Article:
RGD Book Club Review: How To by Michael Bierut
A world renowned designer’s first monograph displaying and discussing a wide range of projects throughout his lifetime. Michael Bierut's How To is the latest read in RGD's Book Club.

Title: How to use graphic design to sell things, explain things, make things look better, make people laugh, make people cry and (every once in a while) change the world

Author: Michael Bierut

Publisher: HarperCollinsPublishers

Publishing Date: May, 2015

No. of pages: 320

Written & Designed by: Michael Bierut

Reviewed by: Austin Mateka Prov. RGD



Michael Bierut’s book (or first career monograph) called “How To” travels through many projects that will help us discover the answer to this absurd question above.


Now, before we dive into this heavy statement about design, we first need to discuss the designer’s journey, and the wide array of how design can—and what seems to be—do everything. From making you think with your hands, be fashionably timeless, make a mark, be who you are, to survive on an island and so much more. Bierut creatively organizes his monograph and work through the past five decades into each of these unique approaches and answers.


Naturally, he introduces himself at the beginning of the book to where it all started; sitting in a car with his dad looking at a logo, to high school designing posters, to University of Cincinnati’s College of Design, and eventually working in Vignelli’s studio before landing his second (and current) job at Pentagram. From there, it becomes an onslaught of many well known, and a few other not so well known projects that Bierut has worked on.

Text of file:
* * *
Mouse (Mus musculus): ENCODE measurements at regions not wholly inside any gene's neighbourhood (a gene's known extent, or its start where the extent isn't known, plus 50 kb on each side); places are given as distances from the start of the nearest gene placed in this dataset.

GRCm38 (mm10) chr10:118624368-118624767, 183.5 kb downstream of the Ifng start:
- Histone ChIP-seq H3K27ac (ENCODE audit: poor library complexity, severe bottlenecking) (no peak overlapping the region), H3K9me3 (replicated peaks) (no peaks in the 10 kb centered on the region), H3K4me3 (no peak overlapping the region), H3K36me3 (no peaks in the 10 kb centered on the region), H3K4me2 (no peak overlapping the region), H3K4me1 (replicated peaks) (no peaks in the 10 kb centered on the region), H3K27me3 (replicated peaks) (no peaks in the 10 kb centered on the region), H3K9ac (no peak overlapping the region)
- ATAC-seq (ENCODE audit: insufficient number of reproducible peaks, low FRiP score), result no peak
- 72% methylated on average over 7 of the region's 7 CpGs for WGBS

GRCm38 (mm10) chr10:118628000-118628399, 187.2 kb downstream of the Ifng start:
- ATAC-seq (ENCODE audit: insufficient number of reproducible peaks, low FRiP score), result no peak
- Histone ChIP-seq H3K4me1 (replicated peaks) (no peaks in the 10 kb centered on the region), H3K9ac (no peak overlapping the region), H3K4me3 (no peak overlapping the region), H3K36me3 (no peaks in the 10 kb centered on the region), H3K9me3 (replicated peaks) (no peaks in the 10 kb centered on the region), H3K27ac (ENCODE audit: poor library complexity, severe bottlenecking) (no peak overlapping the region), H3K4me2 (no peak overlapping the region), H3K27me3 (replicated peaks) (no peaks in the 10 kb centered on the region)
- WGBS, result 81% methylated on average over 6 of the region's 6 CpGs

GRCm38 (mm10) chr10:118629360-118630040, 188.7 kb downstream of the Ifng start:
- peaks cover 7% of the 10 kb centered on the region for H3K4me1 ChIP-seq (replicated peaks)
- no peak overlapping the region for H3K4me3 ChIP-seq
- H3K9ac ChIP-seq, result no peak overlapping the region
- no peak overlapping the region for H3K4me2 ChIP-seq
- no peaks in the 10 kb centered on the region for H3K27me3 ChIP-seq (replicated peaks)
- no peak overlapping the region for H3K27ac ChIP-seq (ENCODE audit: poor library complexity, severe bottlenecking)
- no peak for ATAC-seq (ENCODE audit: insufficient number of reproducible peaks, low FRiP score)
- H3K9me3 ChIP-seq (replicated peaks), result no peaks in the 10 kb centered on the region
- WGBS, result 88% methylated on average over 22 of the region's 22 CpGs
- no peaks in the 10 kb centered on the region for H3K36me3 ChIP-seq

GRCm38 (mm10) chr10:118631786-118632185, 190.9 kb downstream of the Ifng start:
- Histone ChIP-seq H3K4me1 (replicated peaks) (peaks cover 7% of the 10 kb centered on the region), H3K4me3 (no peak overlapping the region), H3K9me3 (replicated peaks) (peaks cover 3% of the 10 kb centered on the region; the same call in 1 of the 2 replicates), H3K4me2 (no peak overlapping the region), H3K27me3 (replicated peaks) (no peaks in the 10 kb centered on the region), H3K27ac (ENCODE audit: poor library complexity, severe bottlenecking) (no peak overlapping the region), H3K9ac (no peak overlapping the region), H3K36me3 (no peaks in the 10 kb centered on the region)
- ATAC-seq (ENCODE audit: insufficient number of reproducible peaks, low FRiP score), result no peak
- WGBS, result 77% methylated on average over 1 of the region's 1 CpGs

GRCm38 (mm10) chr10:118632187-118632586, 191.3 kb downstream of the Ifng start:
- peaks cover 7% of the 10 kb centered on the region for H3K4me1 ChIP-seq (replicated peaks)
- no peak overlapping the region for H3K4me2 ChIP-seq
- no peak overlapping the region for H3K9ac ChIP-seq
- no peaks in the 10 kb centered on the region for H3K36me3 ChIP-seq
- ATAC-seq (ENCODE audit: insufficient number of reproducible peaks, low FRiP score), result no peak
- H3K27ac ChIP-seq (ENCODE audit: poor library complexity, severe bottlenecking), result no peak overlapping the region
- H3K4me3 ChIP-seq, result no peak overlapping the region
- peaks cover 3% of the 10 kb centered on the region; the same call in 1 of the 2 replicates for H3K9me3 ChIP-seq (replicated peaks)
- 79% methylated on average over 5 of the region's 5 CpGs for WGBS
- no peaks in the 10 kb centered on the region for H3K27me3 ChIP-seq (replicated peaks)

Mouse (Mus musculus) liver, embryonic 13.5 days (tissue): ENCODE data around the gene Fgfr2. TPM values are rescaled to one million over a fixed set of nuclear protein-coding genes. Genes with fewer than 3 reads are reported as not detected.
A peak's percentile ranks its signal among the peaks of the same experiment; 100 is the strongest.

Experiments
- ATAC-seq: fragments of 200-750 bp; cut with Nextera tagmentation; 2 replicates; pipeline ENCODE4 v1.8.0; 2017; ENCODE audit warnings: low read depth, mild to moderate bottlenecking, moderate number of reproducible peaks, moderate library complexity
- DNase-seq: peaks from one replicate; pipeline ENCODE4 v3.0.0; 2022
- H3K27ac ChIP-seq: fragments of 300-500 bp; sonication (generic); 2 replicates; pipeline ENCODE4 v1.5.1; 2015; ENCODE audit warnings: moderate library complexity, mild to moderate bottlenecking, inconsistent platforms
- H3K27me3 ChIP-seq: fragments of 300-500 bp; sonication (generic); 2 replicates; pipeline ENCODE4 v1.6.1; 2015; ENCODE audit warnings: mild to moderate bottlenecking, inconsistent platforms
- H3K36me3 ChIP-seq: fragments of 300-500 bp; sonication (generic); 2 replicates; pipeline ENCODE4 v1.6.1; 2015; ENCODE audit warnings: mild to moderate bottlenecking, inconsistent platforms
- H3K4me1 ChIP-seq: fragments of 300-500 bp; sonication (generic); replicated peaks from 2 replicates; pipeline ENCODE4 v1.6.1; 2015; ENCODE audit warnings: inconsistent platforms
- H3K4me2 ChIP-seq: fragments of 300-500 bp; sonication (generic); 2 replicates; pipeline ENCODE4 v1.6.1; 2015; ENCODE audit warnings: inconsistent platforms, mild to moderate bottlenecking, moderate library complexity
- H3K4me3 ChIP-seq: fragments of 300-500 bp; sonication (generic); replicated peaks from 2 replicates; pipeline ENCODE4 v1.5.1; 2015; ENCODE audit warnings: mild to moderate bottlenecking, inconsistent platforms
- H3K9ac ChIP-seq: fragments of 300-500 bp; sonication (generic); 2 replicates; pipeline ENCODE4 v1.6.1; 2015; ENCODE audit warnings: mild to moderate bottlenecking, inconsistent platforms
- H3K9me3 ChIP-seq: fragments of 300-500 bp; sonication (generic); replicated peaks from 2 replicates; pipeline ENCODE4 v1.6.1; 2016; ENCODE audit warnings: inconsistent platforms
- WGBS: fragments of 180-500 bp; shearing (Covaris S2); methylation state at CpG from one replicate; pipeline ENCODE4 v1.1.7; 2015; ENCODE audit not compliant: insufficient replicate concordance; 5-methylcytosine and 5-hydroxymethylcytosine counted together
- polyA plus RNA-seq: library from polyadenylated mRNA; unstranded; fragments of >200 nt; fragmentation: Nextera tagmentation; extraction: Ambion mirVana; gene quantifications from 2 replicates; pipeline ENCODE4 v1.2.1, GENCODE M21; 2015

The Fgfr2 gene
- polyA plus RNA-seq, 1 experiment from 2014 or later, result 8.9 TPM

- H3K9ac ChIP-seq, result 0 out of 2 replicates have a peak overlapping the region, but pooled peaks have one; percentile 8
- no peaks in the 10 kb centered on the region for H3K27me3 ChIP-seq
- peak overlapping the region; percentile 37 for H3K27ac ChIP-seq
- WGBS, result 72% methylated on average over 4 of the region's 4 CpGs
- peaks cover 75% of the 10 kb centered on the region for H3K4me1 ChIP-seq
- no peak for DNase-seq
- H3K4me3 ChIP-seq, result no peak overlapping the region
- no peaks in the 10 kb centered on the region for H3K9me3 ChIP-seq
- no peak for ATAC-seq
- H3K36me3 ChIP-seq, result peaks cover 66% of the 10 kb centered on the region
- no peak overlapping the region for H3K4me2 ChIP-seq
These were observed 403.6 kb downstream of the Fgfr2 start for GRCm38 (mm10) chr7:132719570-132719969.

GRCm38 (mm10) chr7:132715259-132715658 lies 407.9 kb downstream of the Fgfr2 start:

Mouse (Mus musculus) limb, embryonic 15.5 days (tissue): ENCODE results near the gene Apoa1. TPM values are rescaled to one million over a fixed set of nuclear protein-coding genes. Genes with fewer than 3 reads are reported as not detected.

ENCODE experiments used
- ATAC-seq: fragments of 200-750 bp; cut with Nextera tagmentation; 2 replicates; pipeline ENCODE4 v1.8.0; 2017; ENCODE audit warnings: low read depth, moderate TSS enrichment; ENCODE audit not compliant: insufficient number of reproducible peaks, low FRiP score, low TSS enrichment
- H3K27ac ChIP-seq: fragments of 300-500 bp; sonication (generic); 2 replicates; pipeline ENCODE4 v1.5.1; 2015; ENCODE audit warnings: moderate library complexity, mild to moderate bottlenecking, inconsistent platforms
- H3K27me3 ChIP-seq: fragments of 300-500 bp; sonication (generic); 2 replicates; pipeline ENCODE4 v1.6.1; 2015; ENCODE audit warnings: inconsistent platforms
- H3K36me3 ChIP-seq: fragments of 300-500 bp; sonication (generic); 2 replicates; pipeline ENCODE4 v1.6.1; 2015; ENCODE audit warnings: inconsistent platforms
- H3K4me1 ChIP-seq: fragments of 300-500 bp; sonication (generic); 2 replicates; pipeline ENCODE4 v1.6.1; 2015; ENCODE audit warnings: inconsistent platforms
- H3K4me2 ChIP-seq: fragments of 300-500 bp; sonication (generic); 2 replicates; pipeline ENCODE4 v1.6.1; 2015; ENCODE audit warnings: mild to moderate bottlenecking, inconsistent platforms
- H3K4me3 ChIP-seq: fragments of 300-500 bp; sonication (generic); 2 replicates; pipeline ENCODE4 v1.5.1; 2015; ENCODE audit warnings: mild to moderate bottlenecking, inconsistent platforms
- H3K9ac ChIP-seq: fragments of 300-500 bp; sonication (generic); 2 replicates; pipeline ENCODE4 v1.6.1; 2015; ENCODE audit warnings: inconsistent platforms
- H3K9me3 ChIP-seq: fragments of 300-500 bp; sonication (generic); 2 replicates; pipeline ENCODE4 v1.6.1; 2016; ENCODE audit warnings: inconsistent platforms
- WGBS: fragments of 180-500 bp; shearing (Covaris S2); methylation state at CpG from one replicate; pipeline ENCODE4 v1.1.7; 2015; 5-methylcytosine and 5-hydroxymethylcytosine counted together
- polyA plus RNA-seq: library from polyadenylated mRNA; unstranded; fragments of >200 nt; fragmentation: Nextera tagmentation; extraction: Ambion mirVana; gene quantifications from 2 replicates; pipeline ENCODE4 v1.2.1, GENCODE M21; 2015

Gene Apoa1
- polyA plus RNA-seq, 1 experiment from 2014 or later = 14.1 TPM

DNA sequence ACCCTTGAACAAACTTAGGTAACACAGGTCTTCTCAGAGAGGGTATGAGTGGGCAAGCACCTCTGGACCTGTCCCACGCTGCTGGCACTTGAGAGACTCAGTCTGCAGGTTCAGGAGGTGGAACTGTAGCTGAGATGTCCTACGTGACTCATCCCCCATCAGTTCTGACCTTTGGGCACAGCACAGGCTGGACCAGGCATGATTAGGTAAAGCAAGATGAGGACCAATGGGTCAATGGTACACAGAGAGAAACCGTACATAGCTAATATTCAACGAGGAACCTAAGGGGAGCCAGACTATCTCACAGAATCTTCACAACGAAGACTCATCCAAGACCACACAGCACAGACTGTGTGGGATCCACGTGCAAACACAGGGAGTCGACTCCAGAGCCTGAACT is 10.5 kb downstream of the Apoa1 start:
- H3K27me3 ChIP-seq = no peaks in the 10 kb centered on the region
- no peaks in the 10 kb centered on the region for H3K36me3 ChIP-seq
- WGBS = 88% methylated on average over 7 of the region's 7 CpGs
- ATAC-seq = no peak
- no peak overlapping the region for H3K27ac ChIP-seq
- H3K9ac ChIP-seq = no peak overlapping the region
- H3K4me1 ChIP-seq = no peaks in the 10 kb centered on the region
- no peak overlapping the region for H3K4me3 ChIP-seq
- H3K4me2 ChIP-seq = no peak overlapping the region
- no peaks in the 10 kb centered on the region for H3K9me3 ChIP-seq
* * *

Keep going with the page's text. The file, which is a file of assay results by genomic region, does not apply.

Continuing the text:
Through each piece he talks about the history leading up to beginning the project and how it inevitably affected the work. He also describes his process; either working with his team and sometimes even with the client themselves, to produce the final design solution. However, when something did go astray or become a bit bumpy during the project, Bierut never shies away from sharing that experience and how it was solved. Funnily enough, for this exact reason the book “How To” has changed my world as a designer. Because of Bierut’s humility around his work, even though being so successful, his book has taught me to show humanity when creating, presenting, and talking about my own work.

You might be wondering by now, “What about changing the entire world Austin?” Some of us want to change the world, and after a while we begin to realize that is near impossible to do… especially with design. Thankfully, a way while back I heard in a video (possibly a TED talk or TV spot) that even though you can’t change the entire world, it’s completely possible and ok to help change someone else’s world, even if it’s just your own.


There are plenty of examples in “How To” that clearly demonstrate design’s ability to help and maybe, just maybe, change peoples lives in a unique way. The first example is Bierut simply providing his work for free to a long-time friend. Another is Pentagram planning to reposition American Institute of Architects (AIA) to not only restore passion in its members, but also in the public that AIA helps. Lastly, and the most definitive example, is how Bierut created a nurturing and hopeful environment for school libraries throughout New York City.


To put it somewhat simply, imagine how his friend, the organization, and the librarians and students felt seeing, working with and within a newly designed piece that focuses on helping others. So, can design really change the world? Or even transform someone else’s world? You might find an answer when you put yourself in their shoes, but if you want Michael Bierut’s answer, well, you’ll just have to read the book.


About The Reviewer:

Austin is a creative and designer who has been consistently engaged and looking for new opportunities in a wide range of industries. He is currently working as an intermediate graphic designer at SimEx-Iwerks, freelancing, and volunteering for mental health organizations throughout Toronto.

Photography by: Leighton Smith